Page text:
'Money Comes First' attitude hurts during a pandemic
Senator Richard Burr walks on Capitol Hill in Washington, February 3, 2020. /AP

Senator Richard Burr walks on Capitol Hill in Washington, February 3, 2020. /AP

Editor's note: The following article is taken from the Chinese-language opinion column "The Real Point."

The revelation that several U.S. senators were suspected of insider trading and selling stocks for profit, and that rich Americans and celebrities enjoyed preferential tests for COVID-19 have been slammed by the public and the media in the country.

According to National Public Radio, Richard Burr, the Republican chairman of the U.S. Senate Intelligence Committee, "sold stocks worth between 628,000 U.S. dollars and 1.72 million U.S. dollars in 33 separate transactions on a single day" as early as mid-February. Burr has been involved in drafting the U.S. epidemic response plan and is a member of the U.S. Senate Committee on Health. He's been regularly hearing Senate briefings on the outbreak. U.S. media revealed he compared the current outbreak with the 1918 Spanish flu pandemic at a private event sponsored by business people on February 27. Three other senators were also found to have sold off their stocks, which allowed them to avoid huge losses in the subsequent plunges on the stock market.

These politicians were cashing in on privileged information on the outbreak, while hiding critical information from the public, a move which has drawn strong criticism. Fox News host Tucker Carlson called for Burr to resign and await prosecution for insider trading if the latter couldn't provide a reasonable explanation for his actions.

The incident is typical of what's going on in the U.S. during the current health emergency. In the eyes of some politicians, money always comes first, ahead of the health and lives of the general public.

It also appears that money can help secure privileged access to testing for COVID-19. The New York Times carried an article with the title "Need a Coronavirus Test? Being Rich and Famous May Help". The article says a shortage in testing has left sick people and health care workers around the U.S. without answers. "Politicians, celebrities, social media influencers and even NBA. teams have been tested for the new coronavirus. But as that list of rich, famous, and powerful people keeps growing by the day, so do questions about whether they are getting access to testing that is denied to other Americans." When President Donald Trump was asked whether "the well-connected go to the front of the line, his answer to that was "Perhaps that's been the story of life."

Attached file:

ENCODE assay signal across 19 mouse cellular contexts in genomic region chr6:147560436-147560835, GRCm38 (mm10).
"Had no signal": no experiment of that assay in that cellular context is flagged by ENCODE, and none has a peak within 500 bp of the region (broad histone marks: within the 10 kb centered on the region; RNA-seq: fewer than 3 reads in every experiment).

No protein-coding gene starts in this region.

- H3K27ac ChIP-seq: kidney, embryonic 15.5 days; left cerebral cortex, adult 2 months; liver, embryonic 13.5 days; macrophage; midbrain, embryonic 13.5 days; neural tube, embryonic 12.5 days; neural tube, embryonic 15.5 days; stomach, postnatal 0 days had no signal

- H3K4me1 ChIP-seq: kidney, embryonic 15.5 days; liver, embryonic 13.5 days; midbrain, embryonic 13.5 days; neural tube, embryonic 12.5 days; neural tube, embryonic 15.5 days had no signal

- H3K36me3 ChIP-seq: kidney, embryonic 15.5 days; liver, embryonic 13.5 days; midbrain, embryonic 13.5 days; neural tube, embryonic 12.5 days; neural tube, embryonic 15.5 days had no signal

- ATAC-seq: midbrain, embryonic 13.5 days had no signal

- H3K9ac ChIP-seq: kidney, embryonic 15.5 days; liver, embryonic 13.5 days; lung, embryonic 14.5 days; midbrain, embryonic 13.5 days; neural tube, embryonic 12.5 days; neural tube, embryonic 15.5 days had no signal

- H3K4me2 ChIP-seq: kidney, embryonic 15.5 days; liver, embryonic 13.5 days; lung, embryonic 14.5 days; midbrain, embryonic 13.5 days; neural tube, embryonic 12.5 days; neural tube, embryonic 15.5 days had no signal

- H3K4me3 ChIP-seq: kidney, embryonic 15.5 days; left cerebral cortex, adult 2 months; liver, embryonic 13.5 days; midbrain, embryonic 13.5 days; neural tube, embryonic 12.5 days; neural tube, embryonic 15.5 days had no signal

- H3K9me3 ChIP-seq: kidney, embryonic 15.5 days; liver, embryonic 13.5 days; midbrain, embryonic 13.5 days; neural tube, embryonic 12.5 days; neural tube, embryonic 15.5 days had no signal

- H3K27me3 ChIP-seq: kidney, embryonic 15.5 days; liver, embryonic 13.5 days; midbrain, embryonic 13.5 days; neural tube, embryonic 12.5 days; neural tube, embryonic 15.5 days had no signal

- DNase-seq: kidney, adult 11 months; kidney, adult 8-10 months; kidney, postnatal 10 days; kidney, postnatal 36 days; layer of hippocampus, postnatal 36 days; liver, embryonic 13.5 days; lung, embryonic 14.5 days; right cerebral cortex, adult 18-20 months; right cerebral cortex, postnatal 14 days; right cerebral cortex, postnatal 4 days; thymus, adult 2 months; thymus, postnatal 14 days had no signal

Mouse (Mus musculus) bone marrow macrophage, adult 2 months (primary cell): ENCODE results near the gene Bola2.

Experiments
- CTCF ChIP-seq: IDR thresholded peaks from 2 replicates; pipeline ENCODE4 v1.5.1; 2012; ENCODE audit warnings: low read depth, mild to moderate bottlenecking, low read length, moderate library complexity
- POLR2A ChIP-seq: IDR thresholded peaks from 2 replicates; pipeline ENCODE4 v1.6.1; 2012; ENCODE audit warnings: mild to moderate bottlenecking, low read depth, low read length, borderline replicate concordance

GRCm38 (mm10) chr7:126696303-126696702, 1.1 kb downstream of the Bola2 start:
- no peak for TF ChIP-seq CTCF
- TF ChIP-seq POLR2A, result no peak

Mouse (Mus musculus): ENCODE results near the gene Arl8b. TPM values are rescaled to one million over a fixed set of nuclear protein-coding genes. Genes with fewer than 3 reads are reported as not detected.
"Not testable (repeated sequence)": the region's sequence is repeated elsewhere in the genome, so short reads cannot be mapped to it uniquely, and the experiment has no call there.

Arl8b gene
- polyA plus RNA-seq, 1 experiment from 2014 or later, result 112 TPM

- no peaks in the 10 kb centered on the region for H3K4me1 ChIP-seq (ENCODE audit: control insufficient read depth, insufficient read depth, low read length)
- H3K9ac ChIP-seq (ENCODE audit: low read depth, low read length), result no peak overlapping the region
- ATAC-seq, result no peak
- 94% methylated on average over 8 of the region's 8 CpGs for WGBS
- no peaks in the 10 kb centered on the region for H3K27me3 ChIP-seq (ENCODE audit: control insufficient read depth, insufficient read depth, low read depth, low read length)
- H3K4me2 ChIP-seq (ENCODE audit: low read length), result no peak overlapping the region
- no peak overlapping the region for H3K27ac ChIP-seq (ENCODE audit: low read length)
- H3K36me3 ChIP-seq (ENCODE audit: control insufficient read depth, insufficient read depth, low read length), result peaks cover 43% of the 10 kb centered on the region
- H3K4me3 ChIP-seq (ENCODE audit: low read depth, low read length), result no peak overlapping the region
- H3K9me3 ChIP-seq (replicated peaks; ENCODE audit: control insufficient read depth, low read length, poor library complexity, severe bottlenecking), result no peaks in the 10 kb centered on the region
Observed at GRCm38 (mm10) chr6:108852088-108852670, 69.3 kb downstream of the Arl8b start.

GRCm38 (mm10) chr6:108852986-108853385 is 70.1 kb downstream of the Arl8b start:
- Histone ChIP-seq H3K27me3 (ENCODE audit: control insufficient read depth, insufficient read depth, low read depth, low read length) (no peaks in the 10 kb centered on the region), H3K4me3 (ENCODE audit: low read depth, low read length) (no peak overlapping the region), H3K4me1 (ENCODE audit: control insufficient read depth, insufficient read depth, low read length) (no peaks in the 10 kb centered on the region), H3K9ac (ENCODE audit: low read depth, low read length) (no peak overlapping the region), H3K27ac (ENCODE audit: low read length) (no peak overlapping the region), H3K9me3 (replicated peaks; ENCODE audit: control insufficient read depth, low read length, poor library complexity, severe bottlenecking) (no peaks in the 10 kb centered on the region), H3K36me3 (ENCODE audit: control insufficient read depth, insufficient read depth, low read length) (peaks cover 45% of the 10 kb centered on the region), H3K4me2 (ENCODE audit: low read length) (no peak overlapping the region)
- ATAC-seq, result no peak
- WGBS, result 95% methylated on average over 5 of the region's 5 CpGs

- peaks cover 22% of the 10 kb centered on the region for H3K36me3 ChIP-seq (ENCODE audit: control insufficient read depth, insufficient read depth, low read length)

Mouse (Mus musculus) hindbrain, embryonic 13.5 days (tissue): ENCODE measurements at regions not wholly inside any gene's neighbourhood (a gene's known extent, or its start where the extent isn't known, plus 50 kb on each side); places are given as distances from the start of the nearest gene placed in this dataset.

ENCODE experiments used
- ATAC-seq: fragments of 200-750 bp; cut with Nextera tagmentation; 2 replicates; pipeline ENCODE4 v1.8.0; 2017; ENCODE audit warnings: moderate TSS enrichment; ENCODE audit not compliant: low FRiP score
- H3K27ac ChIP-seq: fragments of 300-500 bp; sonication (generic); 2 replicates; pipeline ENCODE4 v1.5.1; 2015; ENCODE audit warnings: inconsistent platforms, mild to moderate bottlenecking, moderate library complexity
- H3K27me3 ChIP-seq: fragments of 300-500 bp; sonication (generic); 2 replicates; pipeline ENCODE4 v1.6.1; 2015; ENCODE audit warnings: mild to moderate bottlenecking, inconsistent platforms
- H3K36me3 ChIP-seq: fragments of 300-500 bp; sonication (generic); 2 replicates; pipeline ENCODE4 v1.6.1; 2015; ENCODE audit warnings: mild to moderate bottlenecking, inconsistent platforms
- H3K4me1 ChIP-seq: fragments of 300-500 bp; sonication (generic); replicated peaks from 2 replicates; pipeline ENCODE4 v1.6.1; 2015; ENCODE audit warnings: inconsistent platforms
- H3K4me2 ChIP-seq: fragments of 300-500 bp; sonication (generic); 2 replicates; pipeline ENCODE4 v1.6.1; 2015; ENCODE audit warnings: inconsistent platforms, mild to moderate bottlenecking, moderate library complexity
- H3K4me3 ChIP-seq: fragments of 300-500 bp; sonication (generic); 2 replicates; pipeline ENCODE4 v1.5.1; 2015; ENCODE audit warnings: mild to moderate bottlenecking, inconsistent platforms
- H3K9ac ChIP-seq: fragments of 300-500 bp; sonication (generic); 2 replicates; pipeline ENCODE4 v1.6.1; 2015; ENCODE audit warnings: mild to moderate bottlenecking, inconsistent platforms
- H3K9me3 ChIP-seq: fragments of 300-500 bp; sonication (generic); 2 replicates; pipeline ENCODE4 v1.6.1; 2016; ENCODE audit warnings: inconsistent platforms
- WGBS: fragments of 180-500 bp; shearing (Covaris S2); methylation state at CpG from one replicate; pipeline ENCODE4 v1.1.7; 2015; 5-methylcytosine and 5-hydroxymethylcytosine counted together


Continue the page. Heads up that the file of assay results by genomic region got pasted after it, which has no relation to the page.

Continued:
The U.S. government's stance of valuing money more than the health of the public was also reflected in how it has been handling the pandemic itself.

According to U.S. media reports, intelligence agencies issued multiple confidential warnings in January and February this year that the new coronavirus could cause a global crisis, but some politicians deliberately downplayed or even concealed the intelligence. The U.S. government didn't declare a national emergency over the virus until March 13. Some analysts say it came a bit late due to concern over the possible impact on the country's economy. After all, economic achievements are the most important asset that the Trump administration can capitalize on for re-election.

But the bet doesn't seem to have turned out as well as the government had hoped. Plunges on the stock market triggered a circuit breaker, aimed at curtailing stock market turmoil, four times in ten days since March 9, which was unprecedented. On Friday, the market continued to fall, with the Dow hitting 19173.98, wiping out all of the gains made since Trump came into office on January 20, 2017. What's happened in the U.S. provides evidence that stimulus packages alone won't solve the problems and that only by committing more effort to fighting the pandemic can the panic on the markets be truly lifted.

On Thursday, The Guardian carried an article by three scholars from the MIT, Harvard, and UC San Diego, saying if the United States didn't act quickly, the death toll in the country would exceed the total number recorded in the two world wars.

Faced with such a severe situation, "Perhaps that's been the story of life" obviously is not the attitude that should be adopted to deal with the pandemic. And a "money comes first" mentality is not the solution to the health emergency.

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